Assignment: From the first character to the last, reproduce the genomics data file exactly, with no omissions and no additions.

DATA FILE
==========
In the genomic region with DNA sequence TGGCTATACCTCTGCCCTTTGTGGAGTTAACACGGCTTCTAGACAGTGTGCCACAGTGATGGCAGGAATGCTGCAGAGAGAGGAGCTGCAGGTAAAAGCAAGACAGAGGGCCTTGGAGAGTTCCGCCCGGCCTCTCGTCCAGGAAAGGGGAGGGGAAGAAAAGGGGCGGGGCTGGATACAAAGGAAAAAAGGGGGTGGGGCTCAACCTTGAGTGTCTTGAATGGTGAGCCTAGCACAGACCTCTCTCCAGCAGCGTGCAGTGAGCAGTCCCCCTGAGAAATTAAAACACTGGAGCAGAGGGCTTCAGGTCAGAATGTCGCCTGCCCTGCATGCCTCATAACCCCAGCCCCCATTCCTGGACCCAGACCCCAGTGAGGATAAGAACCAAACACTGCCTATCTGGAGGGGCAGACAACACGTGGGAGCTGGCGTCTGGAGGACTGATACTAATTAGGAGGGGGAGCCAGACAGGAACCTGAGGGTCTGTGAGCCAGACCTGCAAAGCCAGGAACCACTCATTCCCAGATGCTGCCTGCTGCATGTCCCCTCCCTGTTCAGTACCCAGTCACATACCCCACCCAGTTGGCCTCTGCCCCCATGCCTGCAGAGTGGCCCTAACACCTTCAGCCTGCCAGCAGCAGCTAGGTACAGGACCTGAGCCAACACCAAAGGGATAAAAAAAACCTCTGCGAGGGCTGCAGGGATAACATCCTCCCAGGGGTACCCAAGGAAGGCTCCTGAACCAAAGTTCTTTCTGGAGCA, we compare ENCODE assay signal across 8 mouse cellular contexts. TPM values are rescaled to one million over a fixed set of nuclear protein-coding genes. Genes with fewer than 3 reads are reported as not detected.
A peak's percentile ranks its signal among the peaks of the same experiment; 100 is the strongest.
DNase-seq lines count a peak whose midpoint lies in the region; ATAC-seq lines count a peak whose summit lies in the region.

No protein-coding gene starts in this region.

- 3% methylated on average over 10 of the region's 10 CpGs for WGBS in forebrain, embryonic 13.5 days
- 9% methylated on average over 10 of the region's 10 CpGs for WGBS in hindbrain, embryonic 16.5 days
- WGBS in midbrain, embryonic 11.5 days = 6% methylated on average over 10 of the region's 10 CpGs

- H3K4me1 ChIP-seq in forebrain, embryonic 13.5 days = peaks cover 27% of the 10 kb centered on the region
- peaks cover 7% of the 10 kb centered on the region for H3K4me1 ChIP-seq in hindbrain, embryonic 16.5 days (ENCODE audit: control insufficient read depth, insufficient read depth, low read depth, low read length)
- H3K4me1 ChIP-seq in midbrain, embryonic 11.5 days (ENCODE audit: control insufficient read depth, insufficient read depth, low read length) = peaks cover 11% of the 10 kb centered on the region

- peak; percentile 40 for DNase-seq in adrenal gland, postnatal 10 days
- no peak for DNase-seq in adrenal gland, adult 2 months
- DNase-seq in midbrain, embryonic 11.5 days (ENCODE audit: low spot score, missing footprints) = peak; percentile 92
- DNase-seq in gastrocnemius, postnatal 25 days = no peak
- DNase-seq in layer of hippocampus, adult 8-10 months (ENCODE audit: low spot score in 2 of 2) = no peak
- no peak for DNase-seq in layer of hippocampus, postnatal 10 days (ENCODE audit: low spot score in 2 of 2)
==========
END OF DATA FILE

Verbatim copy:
In the genomic region with DNA sequence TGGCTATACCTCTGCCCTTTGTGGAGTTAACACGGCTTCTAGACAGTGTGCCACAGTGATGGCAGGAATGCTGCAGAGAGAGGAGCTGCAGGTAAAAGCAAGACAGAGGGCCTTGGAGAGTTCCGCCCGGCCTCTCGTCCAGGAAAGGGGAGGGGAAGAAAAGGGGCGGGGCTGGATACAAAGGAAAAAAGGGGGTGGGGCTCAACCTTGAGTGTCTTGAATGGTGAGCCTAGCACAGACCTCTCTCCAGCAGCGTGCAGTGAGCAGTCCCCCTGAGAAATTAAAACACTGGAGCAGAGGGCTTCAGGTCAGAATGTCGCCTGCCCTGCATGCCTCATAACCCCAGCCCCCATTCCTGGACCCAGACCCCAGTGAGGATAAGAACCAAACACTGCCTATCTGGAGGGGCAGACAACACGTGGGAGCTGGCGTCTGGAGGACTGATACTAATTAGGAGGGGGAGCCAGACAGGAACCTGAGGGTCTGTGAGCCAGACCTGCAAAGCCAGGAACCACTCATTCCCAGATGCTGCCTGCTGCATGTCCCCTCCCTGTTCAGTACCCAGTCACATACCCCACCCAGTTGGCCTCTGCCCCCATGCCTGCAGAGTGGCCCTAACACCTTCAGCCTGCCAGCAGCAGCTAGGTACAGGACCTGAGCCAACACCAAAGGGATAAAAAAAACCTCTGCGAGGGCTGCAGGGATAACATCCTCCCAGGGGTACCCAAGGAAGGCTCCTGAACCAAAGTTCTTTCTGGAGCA, we compare ENCODE assay signal across 8 mouse cellular contexts. TPM values are rescaled to one million over a fixed set of nuclear protein-coding genes. Genes with fewer than 3 reads are reported as not detected.
A peak's percentile ranks its signal among the peaks of the same experiment; 100 is the strongest.
DNase-seq lines count a peak whose midpoint lies in the region; ATAC-seq lines count a peak whose summit lies in the region.

No protein-coding gene starts in this region.

- 3% methylated on average over 10 of the region's 10 CpGs for WGBS in forebrain, embryonic 13.5 days
- 9% methylated on average over 10 of the region's 10 CpGs for WGBS in hindbrain, embryonic 16.5 days
- WGBS in midbrain, embryonic 11.5 days = 6% methylated on average over 10 of the region's 10 CpGs

- H3K4me1 ChIP-seq in forebrain, embryonic 13.5 days = peaks cover 27% of the 10 kb centered on the region
- peaks cover 7% of the 10 kb centered on the region for H3K4me1 ChIP-seq in hindbrain, embryonic 16.5 days (ENCODE audit: control insufficient read depth, insufficient read depth, low read depth, low read length)
- H3K4me1 ChIP-seq in midbrain, embryonic 11.5 days (ENCODE audit: control insufficient read depth, insufficient read depth, low read length) = peaks cover 11% of the 10 kb centered on the region

- peak; percentile 40 for DNase-seq in adrenal gland, postnatal 10 days
- no peak for DNase-seq in adrenal gland, adult 2 months
- DNase-seq in midbrain, embryonic 11.5 days (ENCODE audit: low spot score, missing footprints) = peak; percentile 92
- DNase-seq in gastrocnemius, postnatal 25 days = no peak
- DNase-seq in layer of hippocampus, adult 8-10 months (ENCODE audit: low spot score in 2 of 2) = no peak
- no peak for DNase-seq in layer of hippocampus, postnatal 10 days (ENCODE audit: low spot score in 2 of 2)